Fifteen members of the Juvenile Liaison Scheme recently joined an initiative to plant between 5 000 to 10 000 trees along the popular multi-purpose Barbados Trailway Project.
According to Sergeant Kim Harris, who is attached to the scheme, beyond the 30 trees placed in the earth, the aim is to have positive values take root.
“If we can get our children to respect their environment, they can see it as a tool to respect themselves and others. I mean, this is a worthwhile contribution. It gives them the opportunity to do something as a team – team building, character building – and to be able to coexist while enhancing the environment as well,” she said.
The teens were invited to play their part by friend of the scheme and Director of the Future Centre Trust, Kammie Holder and lead volunteer for the Barbados Trailway Project, Ralf Luther.
Harris stressed the importance of such programmes, particularly in helping young people stay on the right track.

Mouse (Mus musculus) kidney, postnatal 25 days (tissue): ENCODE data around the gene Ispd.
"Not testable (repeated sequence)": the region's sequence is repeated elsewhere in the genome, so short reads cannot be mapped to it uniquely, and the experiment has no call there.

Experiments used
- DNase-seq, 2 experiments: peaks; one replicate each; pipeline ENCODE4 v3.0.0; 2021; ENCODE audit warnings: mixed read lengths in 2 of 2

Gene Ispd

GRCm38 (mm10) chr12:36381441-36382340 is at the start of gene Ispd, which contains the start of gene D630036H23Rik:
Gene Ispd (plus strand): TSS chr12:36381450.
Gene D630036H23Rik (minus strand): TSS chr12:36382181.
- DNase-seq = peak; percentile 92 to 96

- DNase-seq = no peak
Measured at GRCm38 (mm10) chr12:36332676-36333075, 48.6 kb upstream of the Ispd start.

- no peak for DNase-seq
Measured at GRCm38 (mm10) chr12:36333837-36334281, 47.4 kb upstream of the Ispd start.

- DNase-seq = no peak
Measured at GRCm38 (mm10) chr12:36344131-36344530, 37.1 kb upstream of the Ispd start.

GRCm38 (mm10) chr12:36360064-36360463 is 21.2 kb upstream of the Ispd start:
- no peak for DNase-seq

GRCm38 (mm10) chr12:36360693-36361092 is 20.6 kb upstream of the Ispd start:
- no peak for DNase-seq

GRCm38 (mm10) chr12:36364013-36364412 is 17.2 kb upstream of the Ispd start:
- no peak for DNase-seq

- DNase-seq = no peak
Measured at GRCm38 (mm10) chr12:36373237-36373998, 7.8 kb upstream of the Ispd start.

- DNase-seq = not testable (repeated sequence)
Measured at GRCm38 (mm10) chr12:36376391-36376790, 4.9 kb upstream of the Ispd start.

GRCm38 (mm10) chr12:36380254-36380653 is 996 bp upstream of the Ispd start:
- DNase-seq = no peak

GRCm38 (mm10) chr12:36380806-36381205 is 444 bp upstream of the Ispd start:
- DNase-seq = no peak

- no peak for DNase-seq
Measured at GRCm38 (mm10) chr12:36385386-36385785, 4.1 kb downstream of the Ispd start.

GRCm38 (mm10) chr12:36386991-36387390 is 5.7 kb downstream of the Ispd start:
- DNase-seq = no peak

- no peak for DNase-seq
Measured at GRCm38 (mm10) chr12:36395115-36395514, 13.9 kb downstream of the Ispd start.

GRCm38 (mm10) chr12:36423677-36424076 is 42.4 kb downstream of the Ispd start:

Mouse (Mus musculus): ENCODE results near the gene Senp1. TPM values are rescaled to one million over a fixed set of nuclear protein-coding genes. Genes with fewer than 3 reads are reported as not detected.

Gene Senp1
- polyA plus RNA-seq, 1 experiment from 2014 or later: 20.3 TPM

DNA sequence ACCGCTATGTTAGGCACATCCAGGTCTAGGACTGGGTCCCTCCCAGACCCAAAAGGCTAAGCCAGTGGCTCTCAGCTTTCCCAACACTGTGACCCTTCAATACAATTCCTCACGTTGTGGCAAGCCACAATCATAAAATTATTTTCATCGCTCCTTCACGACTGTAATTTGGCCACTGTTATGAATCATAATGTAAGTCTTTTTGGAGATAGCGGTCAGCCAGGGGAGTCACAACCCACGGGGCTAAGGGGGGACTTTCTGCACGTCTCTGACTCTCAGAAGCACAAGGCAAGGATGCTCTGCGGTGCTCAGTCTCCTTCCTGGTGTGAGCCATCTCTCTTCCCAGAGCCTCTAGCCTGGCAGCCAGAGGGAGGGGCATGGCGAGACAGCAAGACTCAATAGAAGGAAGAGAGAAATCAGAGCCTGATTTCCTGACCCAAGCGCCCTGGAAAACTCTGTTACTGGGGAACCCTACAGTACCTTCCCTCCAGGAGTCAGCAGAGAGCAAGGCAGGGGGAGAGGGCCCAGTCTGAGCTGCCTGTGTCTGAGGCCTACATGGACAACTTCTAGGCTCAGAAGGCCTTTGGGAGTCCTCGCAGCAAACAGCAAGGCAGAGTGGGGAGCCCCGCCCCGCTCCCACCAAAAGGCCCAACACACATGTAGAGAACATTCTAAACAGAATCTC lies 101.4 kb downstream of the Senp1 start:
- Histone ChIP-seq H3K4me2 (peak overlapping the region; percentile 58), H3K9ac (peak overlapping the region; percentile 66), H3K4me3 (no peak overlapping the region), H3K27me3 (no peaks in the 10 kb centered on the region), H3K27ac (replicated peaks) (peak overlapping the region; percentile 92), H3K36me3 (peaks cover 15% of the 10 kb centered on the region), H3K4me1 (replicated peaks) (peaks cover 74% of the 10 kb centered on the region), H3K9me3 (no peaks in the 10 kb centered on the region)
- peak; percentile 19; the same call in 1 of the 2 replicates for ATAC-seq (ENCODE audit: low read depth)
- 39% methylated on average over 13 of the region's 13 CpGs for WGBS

“So, it’s all about building the young person, developing that person’s ability for growth, and building their capacity to show you can go beyond, you can do whatever you set your sights on. It’s a lot of goal attainment, a lot of team building because we find sometimes for young people it is difficult to interact,” he said.
Luther was happy to have the youngsters on board, noting that some 1 000 trees have so far been planted along the trail which is open to locals and visitors for walking, hiking, running, cycling, walking dogs and even skating.
The trail runs across the country, starting in Bridgetown, through the St George Valley, St Philip, Consett Bay in St John, the East Coast – Bathsheba, Cattlewash, all the way to Belleplaine, St Andrew.
And there are plans for further expansion.
“We’re hoping to get the section from Bridgetown to Consett Bay into a state where it can be used year-round,” Luther explained.
“Right now, the challenge is with a lot of the cart roads. We are technically open to the public during the rainy season but it is very difficult to hike, run or cycle through them. We are now focusing on completing the Diamond stretch in the St George Valley. We recently erected the second shelter at Carmichael Road and we’re hoping to complete those 2.5 kilometres by the end of this year.”
Luther added that planting the trees has a number of benefits, including shade, and providing food.